6. Monitoring Reduces Legal Liability & Protects Staff

1. It Detects Employee Disengagement

Actively disengaged employees cost the U.S. up to $605 billion each year in lost productivity.8

By monitoring employees an organization can discover early warning signs of disengagement such as excessive unproductive web browsing. 

An important caveat is that not all non-work web activity is a definitive sign of disengagement. Personal browsing has even been found to have a positive impact on productivity so long as internet browsing did not consume more than 12% of work time.9

For the optimal balance between autonomy and productivity employee monitoring software can be used to confirm if personal browsing is within reasonable limits.

“State of the American Workplace report – Gallup.” . Accessed 3 Sep. 2020.

Coker, B. L. (2011). Freedom to surf: The positive effects of workplace Internet leisure browsing. New Technology, Work and Employment, 26(3), 238-247. doi:10.1111/j.1468-005x.2011.00272.x

2. It Drastically Reduces Software Expenses

Underutilized software cost businesses in the US and UK an estimated $34 billion per year.10

Employee monitoring detects redundant or underutilized software that can be decommissioned or consolidated. Businesses that track utilization rates will improve their capital efficiency and protect against application sprawl.

10 “Software Usage and Waste Report 2016 – 1E Resources.” . Accessed 3 Sep. 2020.

3. It Provides Valuable Workforce Insights

Historical employee monitoring data is critical for identifying workforce trends.

  • We have departments with consistently high utilization rates. Are they overworked? Is there an opportunity to grow the company in this area?
  • Are employees making use of the new software we recently implemented? If not, do employees need more training?
  • How engaged are our employees? Do they spend the majority of their time on-task?

Business intelligence tools such as Tableau or BigQuery provide further insights by combining raw computer activity data with other metrics that are relevant to the organization.

4. It Protects Businesses From Shadow IT

Gartner predicted that by 2020 a third of successful attacks on enterprises would be shadow IT exploits.11 

Shadow IT refers to any system, solution, or software that’s used without approval from the IT department. This lack of oversight is a unique threat to an organization’s cybersecurity. 

Software usage data allows security teams to detect the use of shadow IT in the organization. Once detected they can be officially adopted, blocked from use, or substituted with viable alternatives.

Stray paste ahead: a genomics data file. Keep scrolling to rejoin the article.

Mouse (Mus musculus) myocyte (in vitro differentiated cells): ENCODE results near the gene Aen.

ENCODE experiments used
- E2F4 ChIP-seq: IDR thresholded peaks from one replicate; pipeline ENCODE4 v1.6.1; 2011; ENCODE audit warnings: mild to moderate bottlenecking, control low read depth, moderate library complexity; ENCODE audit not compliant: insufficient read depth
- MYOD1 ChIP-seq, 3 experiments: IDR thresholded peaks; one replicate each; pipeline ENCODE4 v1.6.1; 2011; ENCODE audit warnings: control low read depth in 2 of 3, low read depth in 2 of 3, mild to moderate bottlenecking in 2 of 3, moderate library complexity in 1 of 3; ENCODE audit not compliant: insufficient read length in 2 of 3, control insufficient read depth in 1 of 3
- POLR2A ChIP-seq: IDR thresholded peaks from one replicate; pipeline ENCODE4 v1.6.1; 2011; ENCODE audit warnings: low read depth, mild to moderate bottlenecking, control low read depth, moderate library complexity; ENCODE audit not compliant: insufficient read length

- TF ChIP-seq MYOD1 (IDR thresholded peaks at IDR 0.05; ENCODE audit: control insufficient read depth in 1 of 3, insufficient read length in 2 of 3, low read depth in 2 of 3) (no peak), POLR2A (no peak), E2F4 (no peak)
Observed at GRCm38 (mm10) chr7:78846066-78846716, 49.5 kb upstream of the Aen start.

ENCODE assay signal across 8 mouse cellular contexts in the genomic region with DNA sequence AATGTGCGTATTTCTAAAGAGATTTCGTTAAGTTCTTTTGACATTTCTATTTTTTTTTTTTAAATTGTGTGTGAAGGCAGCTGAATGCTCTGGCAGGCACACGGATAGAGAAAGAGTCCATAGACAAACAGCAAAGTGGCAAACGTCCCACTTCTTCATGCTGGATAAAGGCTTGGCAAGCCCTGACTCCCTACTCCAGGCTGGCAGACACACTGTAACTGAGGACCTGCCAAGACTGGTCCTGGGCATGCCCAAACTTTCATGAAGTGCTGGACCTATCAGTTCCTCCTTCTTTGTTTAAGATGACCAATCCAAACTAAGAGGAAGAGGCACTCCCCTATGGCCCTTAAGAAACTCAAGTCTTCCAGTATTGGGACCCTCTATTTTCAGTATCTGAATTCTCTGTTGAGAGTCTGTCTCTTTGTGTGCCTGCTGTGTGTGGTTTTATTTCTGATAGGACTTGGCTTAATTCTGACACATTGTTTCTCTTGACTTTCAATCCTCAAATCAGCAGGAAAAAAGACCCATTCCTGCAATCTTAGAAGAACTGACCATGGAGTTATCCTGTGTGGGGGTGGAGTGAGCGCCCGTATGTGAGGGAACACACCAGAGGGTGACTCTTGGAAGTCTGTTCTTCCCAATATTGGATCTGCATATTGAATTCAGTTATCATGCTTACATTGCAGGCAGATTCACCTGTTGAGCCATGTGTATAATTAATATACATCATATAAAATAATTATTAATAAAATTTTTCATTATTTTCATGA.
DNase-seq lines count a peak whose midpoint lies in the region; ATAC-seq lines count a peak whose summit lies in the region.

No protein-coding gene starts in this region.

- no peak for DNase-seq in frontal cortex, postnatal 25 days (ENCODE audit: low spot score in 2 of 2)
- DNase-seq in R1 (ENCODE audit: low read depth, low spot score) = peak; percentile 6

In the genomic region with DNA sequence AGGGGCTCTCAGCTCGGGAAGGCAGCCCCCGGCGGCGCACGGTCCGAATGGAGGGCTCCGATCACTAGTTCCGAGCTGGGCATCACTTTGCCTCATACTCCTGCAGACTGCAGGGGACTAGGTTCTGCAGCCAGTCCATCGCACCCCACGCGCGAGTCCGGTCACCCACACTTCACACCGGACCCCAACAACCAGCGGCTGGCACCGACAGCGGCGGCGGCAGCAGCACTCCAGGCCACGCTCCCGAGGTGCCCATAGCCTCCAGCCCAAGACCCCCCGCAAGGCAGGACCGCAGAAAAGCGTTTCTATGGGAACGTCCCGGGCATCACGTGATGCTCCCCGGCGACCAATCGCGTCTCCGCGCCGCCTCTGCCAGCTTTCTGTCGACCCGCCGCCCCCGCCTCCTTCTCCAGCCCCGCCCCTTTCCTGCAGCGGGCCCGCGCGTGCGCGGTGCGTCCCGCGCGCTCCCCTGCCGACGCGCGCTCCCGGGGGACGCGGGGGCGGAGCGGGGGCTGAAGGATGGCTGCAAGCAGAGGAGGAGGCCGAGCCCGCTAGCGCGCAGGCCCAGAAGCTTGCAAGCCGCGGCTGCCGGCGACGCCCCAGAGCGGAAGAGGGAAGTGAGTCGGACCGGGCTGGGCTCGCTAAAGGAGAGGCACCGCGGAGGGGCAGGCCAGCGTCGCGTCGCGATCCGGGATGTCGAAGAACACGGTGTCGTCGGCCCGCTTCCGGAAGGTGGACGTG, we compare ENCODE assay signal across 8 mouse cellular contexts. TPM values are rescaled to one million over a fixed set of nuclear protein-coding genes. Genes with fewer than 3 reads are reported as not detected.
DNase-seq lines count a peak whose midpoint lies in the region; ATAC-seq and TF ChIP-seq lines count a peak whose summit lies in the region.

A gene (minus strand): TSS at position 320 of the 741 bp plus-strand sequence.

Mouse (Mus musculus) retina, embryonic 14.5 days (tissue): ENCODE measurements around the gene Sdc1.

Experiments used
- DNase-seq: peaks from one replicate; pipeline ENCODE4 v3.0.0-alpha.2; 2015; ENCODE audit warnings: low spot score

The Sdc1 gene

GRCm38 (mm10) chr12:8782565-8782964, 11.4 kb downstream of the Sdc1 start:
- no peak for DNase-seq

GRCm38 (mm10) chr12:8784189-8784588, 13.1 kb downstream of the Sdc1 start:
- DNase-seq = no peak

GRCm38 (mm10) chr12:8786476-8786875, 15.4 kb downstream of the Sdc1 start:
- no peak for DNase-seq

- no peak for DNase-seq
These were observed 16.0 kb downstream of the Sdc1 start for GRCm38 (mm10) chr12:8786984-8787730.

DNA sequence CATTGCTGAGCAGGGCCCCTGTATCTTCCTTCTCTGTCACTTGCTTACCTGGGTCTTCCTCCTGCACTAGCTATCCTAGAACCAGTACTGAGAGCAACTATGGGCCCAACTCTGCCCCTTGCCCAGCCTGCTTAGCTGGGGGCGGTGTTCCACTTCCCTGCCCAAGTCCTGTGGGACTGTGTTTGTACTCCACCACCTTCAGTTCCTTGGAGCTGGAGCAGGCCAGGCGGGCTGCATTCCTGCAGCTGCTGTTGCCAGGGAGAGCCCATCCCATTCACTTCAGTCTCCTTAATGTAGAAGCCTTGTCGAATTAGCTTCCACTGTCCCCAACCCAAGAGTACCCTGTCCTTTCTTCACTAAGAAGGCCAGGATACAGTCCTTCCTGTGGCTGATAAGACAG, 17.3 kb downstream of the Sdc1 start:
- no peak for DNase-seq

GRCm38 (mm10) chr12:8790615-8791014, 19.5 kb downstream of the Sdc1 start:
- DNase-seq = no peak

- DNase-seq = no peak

11 “Gartner’s Top 10 Security Predictions 2016” 15 Jun. 2016, Accessed 3 Sep. 2020.

5. It’s a Crucial Data Loss Prevention Tool

58% of data loss events in healthcare involve insiders, making insider threats the single greatest data security threat for the industry.12

Organizations that collect, process, and/or store sensitive data are responsible for the security and integrity of that data.

With the average total cost of a data breach being an estimated $3.86 million organizations rely on employee monitoring to detect and deter high-risk behavior.13

Data theft is not unique to entry-level employees and management either. A 2018 report by data loss prevention company Code42 found that 72% of CEOs admit they’ve taken valuable intellectual property (IP) from a former employer.14

Monitoring activity on data egress points such as USB storage devices and file sharing websites is crucial for detecting and preventing data theft.

12 “2020 Data Breach Investigations Report – Verizon” Accessed 3 Sep. 2020.
13 “Cost of a Data Breach Study | IBM.” Accessed 3 Sep. 2020.
14 “Survey Reveals 72 Percent of CEOs Admit to Taking IP, Ideas and Data with Them from a Former Employer” 24 Jul. 2018, Accessed 3 Sep. 2020.

6. It Reduces Legal Liability & Protects Staff

Electronic monitoring software is rated as the most effective deterrent of inappropriate web use in large firms15

Internet abuse in the workplace presents a significant risk if left unaddressed. Employees that visit hateful, pornographic, or otherwise harmful websites while at work create a hostile work environment for their coworkers.

Failure to monitor for and address this type of behavior undermines organizational performance and creates serious legal liabilities for employers.16

While internet use policies set standards for internet use in the workplace, without some form of electronic monitoring employers risk being unable to detect and deter egregious web browsing.

15 “Employee Internet Abuse: Risk Management Strategies And Their Effectiveness – NetAddiction.” Accessed 3 Sep. 2020.
16 “Workplace e-mail and Internet use: employees and employers beware – Bureau of Labor Statistics.” Accessed 8 Sep. 2020.


How to Monitor Your Employees While Respecting Their Privacy

Organizations need to monitor their employees transparently, proportionately, fairly, and safely. Monitoring in this way protects employees and ensures that monitoring is positively perceived .

  1. Be Transparent About Employee Activity Monitoring
  2. Reduce the Invasiveness of Employee Monitoring
  3. How to Use Employee Monitoring Data Fairly
  4. Protect Employee Monitoring Data From Misuse

Be Transparent About Employee Activity Monitoring

Employees that are not aware that they are being monitored, why they are being monitored, and how they are being monitored are less likely to find employee monitoring acceptable.17

Fortunately 84% of employers surveyed by the American Management Association follow the best practice of notifying their employees that they monitor and review computer activity.18